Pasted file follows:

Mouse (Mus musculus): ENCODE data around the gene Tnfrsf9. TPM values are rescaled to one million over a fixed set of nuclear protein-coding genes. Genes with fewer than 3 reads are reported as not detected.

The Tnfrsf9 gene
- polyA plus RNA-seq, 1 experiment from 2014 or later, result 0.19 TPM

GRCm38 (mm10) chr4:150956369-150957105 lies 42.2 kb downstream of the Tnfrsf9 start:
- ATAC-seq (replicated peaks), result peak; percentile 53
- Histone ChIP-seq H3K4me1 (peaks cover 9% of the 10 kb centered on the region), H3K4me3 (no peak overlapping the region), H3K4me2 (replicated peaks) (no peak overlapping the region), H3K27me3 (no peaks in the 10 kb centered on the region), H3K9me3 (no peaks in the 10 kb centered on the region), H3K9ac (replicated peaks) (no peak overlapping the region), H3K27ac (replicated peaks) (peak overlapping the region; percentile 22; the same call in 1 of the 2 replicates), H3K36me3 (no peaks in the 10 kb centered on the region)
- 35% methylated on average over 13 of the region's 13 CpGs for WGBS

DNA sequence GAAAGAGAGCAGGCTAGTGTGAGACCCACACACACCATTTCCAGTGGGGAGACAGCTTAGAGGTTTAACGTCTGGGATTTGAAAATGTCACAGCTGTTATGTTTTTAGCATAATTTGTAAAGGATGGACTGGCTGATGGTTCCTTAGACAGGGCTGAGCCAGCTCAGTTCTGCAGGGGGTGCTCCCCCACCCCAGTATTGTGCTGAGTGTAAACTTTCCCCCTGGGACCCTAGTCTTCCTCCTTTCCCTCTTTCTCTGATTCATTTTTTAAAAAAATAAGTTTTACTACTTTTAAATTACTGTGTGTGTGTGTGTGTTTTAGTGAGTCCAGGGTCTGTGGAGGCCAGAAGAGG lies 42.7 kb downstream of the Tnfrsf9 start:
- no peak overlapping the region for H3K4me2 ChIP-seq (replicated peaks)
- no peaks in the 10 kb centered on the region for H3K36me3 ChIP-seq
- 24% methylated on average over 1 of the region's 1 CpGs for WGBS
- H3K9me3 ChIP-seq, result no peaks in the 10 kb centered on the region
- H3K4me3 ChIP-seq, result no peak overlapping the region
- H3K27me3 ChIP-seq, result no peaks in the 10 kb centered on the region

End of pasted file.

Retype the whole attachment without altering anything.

Mouse (Mus musculus): ENCODE data around the gene Tnfrsf9. TPM values are rescaled to one million over a fixed set of nuclear protein-coding genes. Genes with fewer than 3 reads are reported as not detected.

The Tnfrsf9 gene
- polyA plus RNA-seq, 1 experiment from 2014 or later, result 0.19 TPM

GRCm38 (mm10) chr4:150956369-150957105 lies 42.2 kb downstream of the Tnfrsf9 start:
- ATAC-seq (replicated peaks), result peak; percentile 53
- Histone ChIP-seq H3K4me1 (peaks cover 9% of the 10 kb centered on the region), H3K4me3 (no peak overlapping the region), H3K4me2 (replicated peaks) (no peak overlapping the region), H3K27me3 (no peaks in the 10 kb centered on the region), H3K9me3 (no peaks in the 10 kb centered on the region), H3K9ac (replicated peaks) (no peak overlapping the region), H3K27ac (replicated peaks) (peak overlapping the region; percentile 22; the same call in 1 of the 2 replicates), H3K36me3 (no peaks in the 10 kb centered on the region)
- 35% methylated on average over 13 of the region's 13 CpGs for WGBS

DNA sequence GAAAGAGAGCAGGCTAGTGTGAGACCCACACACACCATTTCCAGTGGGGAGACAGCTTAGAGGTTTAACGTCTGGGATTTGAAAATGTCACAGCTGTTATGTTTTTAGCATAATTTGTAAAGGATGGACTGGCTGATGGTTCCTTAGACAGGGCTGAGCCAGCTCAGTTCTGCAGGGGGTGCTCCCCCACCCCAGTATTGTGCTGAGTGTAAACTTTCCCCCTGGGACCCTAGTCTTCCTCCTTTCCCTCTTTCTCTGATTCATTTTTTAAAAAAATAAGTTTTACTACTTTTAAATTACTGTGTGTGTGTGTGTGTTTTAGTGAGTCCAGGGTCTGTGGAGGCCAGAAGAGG lies 42.7 kb downstream of the Tnfrsf9 start:
- no peak overlapping the region for H3K4me2 ChIP-seq (replicated peaks)
- no peaks in the 10 kb centered on the region for H3K36me3 ChIP-seq
- 24% methylated on average over 1 of the region's 1 CpGs for WGBS
- H3K9me3 ChIP-seq, result no peaks in the 10 kb centered on the region
- H3K4me3 ChIP-seq, result no peak overlapping the region
- H3K27me3 ChIP-seq, result no peaks in the 10 kb centered on the region